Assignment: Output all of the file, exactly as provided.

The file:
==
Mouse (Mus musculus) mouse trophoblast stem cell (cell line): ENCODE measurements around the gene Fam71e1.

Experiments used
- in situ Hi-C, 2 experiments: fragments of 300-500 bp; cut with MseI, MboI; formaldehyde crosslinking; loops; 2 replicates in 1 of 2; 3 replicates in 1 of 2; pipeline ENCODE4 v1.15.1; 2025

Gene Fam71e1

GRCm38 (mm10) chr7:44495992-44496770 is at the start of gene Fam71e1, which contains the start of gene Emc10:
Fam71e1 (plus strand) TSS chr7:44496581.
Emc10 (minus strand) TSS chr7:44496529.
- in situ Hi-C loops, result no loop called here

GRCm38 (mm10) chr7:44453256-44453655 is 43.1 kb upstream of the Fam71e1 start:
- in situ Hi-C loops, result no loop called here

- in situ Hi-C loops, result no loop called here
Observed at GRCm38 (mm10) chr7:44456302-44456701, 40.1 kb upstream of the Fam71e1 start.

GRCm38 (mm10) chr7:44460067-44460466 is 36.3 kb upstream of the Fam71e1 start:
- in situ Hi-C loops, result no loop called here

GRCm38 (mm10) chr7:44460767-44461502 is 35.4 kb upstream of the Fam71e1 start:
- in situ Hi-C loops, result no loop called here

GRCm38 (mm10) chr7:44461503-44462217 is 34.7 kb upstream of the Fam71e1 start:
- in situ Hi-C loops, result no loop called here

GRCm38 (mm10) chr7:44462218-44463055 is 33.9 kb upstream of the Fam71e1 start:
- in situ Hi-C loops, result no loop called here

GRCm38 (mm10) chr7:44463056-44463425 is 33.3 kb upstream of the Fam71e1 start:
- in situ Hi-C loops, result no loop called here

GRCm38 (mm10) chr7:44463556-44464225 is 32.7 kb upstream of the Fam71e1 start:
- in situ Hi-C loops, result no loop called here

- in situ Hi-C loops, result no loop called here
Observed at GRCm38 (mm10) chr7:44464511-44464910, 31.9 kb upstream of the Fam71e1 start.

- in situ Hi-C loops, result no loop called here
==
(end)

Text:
Mouse (Mus musculus) mouse trophoblast stem cell (cell line): ENCODE measurements around the gene Fam71e1.

Experiments used
- in situ Hi-C, 2 experiments: fragments of 300-500 bp; cut with MseI, MboI; formaldehyde crosslinking; loops; 2 replicates in 1 of 2; 3 replicates in 1 of 2; pipeline ENCODE4 v1.15.1; 2025

Gene Fam71e1

GRCm38 (mm10) chr7:44495992-44496770 is at the start of gene Fam71e1, which contains the start of gene Emc10:
Fam71e1 (plus strand) TSS chr7:44496581.
Emc10 (minus strand) TSS chr7:44496529.
- in situ Hi-C loops, result no loop called here

GRCm38 (mm10) chr7:44453256-44453655 is 43.1 kb upstream of the Fam71e1 start:
- in situ Hi-C loops, result no loop called here

- in situ Hi-C loops, result no loop called here
Observed at GRCm38 (mm10) chr7:44456302-44456701, 40.1 kb upstream of the Fam71e1 start.

GRCm38 (mm10) chr7:44460067-44460466 is 36.3 kb upstream of the Fam71e1 start:
- in situ Hi-C loops, result no loop called here

GRCm38 (mm10) chr7:44460767-44461502 is 35.4 kb upstream of the Fam71e1 start:
- in situ Hi-C loops, result no loop called here

GRCm38 (mm10) chr7:44461503-44462217 is 34.7 kb upstream of the Fam71e1 start:
- in situ Hi-C loops, result no loop called here

GRCm38 (mm10) chr7:44462218-44463055 is 33.9 kb upstream of the Fam71e1 start:
- in situ Hi-C loops, result no loop called here

GRCm38 (mm10) chr7:44463056-44463425 is 33.3 kb upstream of the Fam71e1 start:
- in situ Hi-C loops, result no loop called here

GRCm38 (mm10) chr7:44463556-44464225 is 32.7 kb upstream of the Fam71e1 start:
- in situ Hi-C loops, result no loop called here

- in situ Hi-C loops, result no loop called here
Observed at GRCm38 (mm10) chr7:44464511-44464910, 31.9 kb upstream of the Fam71e1 start.

- in situ Hi-C loops, result no loop called here